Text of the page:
Also ask about their ethics and how they’ve continued their education.  Once you’re done asking everything you want to ask, repeat this process with three to five more therapists.  See who gets defensive and who answers your questions openly. 

I know it can be intimidating or feel like you’re being impolite, but you must ask questions.  The truth is, your therapist is your hired help.  And if you do hire them, you’ll want to be able to ask them honest questions later, such as, “I don’t understand how this is helping; can you please explain it to me?” 

Nevertheless, you must also remember that the therapist does not assume the entire burden.  Therapy is hard work, and in order to improve, you have to do the work.  It’s the same principle as playing the piano – if you don’t practice, you’re not going to play very well.  You may notice that I often give assignments to callers on my program.   That’s because change doesn’t happen in one session – it happens outside of the session.  It’s an active process.  You can’t expect to go to therapy once a week and then not give it a moment’s thought until the next session.  The sessions are important but so is your effort to reflect on the content of those sessions and apply it on a daily basis. If you don’t make progress, it could very well be your own fault.  As I’ve said many times on the air, “Hey, I’m not going to work harder on your life than you are.” 

Finally, you need to expect that at some point during therapy, things could become extremely painful, uncomfortable, or unpleasant.  There are often blockages you have to work through.  You may start placing some of your past relationship issues on your therapist or treat them as if they were your mother, father, sister, etc.  Sometimes you’ll want to quit therapy or wonder why you’re bothering to spend money to be in pain.   You might even develop a habit of arriving late to sessions as a mechanism of avoidance.  However, when you start freaking out or getting defensive, you absolutely must go back and talk to your therapist about it.  Say, for example, “After opening up to you last time about ___, I became very vulnerable.”  Really good therapists are trained to understand and deal with your concerns.   

To bring it full circle, this is why establishing an initial relationship with your therapist is important – you need to be able to discuss anything and everything.  If you don’t trust your therapist or don’t feel like they believe in you, there will be no change.  You’ll simply reenact the same patterns with them and everybody else.

Shooting Pool is Great Therapy

I’ve been taking lessons in shooting pool now each week for two years.  My teacher, Al Vafa, is a pro:  an interesting, funny, smart, thoughtful guy, and a magnificent pool player.

If I am in the right mindset, the average “not that serious” pool player would have a hard time beating me.  Again, that is if I am in the right mindset.  It took the better part of the first year of lessons to stop saying “I suck,” to stop crying, getting angry, and even once actually breaking my costly pool cue.

This was not just about pool.  This was a metaphor for my life.  My dad was ferocious with me.  I remember the day before a science project was due for a school science fair, I went into the back yard, picked out some flowers, pulled them apart, glued them onto a poster board, and named all the parts.  It wasn’t very neat, and it wasn’t very brilliant, but it was something to hand in so I wouldn’t get into trouble.  My dad came home, took one look at it, and went ballistic.  I was up most of the night with him, tears streaming down my face the whole time, redoing the project in HIS image.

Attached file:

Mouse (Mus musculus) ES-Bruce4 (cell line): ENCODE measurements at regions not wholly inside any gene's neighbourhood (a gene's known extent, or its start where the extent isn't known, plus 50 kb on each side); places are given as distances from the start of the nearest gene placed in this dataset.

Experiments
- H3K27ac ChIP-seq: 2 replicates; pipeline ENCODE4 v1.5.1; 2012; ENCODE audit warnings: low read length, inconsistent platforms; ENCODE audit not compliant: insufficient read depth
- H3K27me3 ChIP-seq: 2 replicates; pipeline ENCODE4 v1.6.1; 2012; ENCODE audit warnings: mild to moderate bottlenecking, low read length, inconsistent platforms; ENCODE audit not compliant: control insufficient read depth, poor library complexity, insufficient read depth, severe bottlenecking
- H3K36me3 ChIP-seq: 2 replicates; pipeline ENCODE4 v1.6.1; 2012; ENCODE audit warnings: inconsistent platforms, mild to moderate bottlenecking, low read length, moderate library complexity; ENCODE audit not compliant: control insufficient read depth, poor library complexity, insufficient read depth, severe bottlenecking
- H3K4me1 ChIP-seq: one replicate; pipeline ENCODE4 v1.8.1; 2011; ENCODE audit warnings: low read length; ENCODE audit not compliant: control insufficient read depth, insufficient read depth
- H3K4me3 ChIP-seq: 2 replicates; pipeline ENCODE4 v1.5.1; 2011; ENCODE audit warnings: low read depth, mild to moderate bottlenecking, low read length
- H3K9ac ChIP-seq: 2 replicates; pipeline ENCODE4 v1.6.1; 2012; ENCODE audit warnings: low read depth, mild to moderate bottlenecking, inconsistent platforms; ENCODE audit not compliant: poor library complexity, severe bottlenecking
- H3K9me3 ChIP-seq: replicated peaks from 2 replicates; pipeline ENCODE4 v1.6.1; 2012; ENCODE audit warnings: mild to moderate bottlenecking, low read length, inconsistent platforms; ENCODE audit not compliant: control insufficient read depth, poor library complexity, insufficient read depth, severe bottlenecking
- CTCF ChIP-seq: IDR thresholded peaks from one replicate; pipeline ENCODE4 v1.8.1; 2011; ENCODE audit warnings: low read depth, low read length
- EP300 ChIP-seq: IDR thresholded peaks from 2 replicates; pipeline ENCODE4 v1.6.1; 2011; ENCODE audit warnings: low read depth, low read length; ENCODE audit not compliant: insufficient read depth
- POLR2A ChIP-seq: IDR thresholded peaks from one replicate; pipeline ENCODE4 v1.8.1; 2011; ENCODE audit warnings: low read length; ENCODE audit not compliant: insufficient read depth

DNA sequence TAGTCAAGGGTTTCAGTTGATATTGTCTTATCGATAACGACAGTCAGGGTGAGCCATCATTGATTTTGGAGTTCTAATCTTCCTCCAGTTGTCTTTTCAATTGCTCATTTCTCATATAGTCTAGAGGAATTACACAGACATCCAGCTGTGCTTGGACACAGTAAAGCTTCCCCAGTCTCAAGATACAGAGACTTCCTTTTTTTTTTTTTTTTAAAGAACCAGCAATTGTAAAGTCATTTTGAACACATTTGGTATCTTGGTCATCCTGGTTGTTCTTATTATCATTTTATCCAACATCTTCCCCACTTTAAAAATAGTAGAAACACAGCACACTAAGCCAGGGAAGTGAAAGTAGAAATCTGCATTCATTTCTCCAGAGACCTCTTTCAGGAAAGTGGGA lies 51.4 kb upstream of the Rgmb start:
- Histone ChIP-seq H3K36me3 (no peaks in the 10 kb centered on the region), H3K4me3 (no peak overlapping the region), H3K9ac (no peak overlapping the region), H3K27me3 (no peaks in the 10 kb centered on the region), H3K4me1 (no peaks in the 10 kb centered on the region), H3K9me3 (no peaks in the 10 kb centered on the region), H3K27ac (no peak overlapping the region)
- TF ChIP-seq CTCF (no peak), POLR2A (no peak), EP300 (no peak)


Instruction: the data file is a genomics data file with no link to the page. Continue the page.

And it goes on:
The next day at the science fair, when the judges came to my “perfect” project, I said…nothing.  They asked me questions.  I remained silent.  They prodded me some more, but I remained silent.  Finally, writing on their pads, they moved on.

One of my teachers called my parents that night to find out what in the heck was wrong.

My dad, furious we had done all that work and then I hadn’t presented it properly, demanded to know why I said nothing.  Fearfully, I answered, “Because it wasn’t mine.”  I honestly don’t remember what he said after that, but this was the atmosphere during all my “growing-up” years.
 
Two things came from that experience:  one really good, and one really bad.

The really good part was I became highly motivated to prove to him I wasn’t “stupid” (as he constantly called me).  That gave me self-motivation and a drive to work very, very hard.
 
The really bad part was I found it hard to forgive myself the realities of a learning curve (i.e., it takes time to master things).  I was hard on myself when I couldn’t do well quickly.

What does this have to do with shooting pool?  It has been magnificent therapy.

After the breaking of the cue stick, I struggled to remove my emotions and accept the learning curve and the reality even pros miss sometimes.  I learned my mind had to be clear of self-recrimination in order for my body and brain to work on the strokes.  I learned I could have fun while not being perfect (something my dad never learned in his life).

I also got this lesson from learning how to sail:  doing my job (steering) and working with a team (the boat’s crew).

This is one reason hobbies are so important:  they help you learn life lessons in a safer environment.

I am grateful for all the friends and teachers who have helped me appreciate life more and enjoy myself in a deeper way.